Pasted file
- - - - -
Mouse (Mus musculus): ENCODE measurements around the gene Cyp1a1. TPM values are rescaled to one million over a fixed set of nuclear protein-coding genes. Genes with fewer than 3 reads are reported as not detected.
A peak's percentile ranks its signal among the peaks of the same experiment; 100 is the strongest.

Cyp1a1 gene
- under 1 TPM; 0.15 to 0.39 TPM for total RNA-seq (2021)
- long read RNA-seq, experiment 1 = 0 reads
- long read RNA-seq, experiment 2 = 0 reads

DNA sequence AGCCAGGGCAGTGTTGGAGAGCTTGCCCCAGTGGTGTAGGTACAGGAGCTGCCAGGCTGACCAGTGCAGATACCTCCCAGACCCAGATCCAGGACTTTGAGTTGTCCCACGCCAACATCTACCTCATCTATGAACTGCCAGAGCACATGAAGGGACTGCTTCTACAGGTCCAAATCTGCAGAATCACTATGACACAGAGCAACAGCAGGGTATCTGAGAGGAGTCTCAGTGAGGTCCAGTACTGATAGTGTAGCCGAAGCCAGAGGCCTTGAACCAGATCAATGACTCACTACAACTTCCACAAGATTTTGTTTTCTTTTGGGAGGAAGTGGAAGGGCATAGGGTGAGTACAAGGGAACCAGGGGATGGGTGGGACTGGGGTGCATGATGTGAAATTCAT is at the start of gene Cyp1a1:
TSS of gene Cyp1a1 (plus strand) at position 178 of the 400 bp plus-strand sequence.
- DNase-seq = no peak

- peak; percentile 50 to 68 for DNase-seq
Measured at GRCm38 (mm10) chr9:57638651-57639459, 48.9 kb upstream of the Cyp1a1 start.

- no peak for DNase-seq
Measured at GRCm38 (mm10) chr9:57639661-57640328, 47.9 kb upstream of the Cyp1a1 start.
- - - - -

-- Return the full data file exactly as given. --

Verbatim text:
Mouse (Mus musculus): ENCODE measurements around the gene Cyp1a1. TPM values are rescaled to one million over a fixed set of nuclear protein-coding genes. Genes with fewer than 3 reads are reported as not detected.
A peak's percentile ranks its signal among the peaks of the same experiment; 100 is the strongest.

Cyp1a1 gene
- under 1 TPM; 0.15 to 0.39 TPM for total RNA-seq (2021)
- long read RNA-seq, experiment 1 = 0 reads
- long read RNA-seq, experiment 2 = 0 reads

DNA sequence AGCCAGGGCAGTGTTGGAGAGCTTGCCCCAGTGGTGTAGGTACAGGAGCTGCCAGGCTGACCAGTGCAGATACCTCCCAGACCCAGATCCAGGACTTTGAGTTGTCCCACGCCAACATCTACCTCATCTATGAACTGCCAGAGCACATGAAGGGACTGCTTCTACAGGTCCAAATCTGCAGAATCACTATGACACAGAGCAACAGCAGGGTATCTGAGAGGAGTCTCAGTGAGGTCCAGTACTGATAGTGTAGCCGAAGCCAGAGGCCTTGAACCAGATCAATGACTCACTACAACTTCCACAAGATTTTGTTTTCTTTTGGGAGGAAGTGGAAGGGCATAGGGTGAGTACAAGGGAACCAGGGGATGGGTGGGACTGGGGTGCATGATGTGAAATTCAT is at the start of gene Cyp1a1:
TSS of gene Cyp1a1 (plus strand) at position 178 of the 400 bp plus-strand sequence.
- DNase-seq = no peak

- peak; percentile 50 to 68 for DNase-seq
Measured at GRCm38 (mm10) chr9:57638651-57639459, 48.9 kb upstream of the Cyp1a1 start.

- no peak for DNase-seq
Measured at GRCm38 (mm10) chr9:57639661-57640328, 47.9 kb upstream of the Cyp1a1 start.